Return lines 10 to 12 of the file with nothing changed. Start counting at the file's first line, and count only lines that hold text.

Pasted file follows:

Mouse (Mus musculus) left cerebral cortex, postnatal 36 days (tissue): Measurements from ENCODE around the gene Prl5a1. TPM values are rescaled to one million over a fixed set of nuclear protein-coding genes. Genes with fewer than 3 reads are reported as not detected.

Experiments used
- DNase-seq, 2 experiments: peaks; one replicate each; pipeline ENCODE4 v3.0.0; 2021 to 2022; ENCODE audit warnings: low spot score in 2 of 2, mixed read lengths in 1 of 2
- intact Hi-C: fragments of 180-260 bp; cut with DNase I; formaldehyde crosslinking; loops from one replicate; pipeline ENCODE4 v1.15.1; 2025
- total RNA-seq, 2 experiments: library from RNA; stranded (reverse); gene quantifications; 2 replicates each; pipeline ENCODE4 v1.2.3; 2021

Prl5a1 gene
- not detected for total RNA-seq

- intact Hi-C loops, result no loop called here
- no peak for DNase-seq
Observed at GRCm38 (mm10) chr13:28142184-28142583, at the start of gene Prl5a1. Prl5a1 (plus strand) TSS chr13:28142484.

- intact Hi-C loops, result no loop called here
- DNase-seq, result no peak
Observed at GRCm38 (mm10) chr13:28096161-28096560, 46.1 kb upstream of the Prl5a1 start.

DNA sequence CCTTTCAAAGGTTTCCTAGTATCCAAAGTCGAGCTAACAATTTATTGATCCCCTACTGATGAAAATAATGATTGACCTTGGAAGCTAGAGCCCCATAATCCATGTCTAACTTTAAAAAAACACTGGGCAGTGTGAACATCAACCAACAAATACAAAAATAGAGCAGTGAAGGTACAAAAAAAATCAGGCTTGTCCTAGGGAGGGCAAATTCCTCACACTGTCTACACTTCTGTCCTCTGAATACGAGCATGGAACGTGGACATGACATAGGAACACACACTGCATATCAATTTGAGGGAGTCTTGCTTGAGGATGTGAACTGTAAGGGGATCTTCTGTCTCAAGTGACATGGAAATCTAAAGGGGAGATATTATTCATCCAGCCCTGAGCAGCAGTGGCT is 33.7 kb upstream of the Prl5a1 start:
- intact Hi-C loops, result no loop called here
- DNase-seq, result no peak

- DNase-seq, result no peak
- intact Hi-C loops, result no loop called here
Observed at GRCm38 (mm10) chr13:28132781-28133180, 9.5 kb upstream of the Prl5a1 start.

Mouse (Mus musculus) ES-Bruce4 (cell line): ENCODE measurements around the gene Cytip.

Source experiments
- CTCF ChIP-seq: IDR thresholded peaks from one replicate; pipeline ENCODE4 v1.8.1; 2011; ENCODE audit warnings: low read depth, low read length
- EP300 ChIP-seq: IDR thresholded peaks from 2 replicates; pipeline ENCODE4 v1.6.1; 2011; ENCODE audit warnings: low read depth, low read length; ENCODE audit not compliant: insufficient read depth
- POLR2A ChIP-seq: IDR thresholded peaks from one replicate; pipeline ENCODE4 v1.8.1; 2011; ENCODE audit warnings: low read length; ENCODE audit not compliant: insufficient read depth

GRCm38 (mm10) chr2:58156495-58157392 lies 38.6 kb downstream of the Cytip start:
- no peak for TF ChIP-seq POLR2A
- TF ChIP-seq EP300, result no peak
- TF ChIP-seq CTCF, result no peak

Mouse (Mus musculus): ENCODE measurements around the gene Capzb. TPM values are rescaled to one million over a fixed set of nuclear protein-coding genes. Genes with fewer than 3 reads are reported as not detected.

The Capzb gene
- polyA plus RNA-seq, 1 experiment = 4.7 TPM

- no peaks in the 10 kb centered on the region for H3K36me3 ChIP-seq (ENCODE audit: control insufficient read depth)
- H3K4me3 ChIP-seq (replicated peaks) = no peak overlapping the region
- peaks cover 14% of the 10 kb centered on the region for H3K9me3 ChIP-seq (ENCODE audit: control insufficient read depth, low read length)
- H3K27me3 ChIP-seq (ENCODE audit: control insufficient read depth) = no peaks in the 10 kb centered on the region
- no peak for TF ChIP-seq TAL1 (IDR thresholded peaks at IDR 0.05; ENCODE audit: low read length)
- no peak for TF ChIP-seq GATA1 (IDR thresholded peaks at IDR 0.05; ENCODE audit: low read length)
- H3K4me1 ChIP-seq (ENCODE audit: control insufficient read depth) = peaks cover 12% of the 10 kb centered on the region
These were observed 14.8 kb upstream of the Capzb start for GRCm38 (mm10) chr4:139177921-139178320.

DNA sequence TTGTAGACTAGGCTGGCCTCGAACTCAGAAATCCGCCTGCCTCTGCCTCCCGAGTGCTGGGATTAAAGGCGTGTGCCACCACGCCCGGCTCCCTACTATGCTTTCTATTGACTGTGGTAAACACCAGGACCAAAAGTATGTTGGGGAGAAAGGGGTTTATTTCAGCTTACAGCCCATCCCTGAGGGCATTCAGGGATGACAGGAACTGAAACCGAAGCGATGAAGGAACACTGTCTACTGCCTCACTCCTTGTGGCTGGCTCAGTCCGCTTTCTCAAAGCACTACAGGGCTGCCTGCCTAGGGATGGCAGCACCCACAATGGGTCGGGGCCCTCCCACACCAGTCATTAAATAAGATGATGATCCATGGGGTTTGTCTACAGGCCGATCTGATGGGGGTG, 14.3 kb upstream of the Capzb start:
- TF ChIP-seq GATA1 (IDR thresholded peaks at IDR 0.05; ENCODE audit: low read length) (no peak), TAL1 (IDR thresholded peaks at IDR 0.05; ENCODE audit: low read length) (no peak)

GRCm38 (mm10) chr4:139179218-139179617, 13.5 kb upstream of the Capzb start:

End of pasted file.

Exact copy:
Observed at GRCm38 (mm10) chr13:28142184-28142583, at the start of gene Prl5a1. Prl5a1 (plus strand) TSS chr13:28142484.

- intact Hi-C loops, result no loop called here
- DNase-seq, result no peak